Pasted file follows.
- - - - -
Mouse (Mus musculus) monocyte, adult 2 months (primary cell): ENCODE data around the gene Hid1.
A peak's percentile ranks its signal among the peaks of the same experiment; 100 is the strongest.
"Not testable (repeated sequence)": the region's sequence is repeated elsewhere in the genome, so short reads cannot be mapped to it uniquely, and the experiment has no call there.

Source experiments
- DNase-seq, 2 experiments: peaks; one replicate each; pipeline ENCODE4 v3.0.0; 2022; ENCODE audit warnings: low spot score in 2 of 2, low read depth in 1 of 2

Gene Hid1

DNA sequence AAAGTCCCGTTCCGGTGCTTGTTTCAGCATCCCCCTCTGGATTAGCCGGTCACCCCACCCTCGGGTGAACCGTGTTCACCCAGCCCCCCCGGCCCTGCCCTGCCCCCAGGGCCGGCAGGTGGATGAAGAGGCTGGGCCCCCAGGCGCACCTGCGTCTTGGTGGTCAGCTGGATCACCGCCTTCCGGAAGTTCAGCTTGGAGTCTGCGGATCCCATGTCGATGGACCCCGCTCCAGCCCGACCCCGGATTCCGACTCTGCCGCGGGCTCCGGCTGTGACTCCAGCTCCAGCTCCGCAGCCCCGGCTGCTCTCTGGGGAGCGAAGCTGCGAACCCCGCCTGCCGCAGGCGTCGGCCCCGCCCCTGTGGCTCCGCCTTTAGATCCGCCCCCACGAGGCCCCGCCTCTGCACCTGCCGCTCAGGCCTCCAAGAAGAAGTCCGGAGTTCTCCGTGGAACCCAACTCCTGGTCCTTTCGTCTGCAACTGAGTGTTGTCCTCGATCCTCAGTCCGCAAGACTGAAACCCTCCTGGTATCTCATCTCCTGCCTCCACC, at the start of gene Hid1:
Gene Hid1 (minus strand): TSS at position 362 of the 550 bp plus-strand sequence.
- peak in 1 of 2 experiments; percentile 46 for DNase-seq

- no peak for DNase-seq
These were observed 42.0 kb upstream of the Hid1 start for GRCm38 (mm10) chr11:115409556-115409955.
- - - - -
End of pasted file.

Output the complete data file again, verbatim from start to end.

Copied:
Mouse (Mus musculus) monocyte, adult 2 months (primary cell): ENCODE data around the gene Hid1.
A peak's percentile ranks its signal among the peaks of the same experiment; 100 is the strongest.
"Not testable (repeated sequence)": the region's sequence is repeated elsewhere in the genome, so short reads cannot be mapped to it uniquely, and the experiment has no call there.

Source experiments
- DNase-seq, 2 experiments: peaks; one replicate each; pipeline ENCODE4 v3.0.0; 2022; ENCODE audit warnings: low spot score in 2 of 2, low read depth in 1 of 2

Gene Hid1

DNA sequence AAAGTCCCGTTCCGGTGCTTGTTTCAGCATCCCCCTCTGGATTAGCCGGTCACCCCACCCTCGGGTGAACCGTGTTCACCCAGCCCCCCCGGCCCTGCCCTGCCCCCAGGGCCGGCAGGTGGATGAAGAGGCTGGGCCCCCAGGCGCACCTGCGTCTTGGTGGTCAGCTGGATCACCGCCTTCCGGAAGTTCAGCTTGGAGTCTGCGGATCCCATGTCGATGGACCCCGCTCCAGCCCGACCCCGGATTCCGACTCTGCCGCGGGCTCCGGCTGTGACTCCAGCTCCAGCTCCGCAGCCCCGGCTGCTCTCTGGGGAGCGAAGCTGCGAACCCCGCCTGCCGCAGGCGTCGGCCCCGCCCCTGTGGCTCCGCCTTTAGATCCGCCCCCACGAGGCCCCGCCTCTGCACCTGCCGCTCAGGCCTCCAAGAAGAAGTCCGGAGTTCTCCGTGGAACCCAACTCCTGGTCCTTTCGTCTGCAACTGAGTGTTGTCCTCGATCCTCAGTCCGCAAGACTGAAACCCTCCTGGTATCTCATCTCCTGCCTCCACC, at the start of gene Hid1:
Gene Hid1 (minus strand): TSS at position 362 of the 550 bp plus-strand sequence.
- peak in 1 of 2 experiments; percentile 46 for DNase-seq

- no peak for DNase-seq
These were observed 42.0 kb upstream of the Hid1 start for GRCm38 (mm10) chr11:115409556-115409955.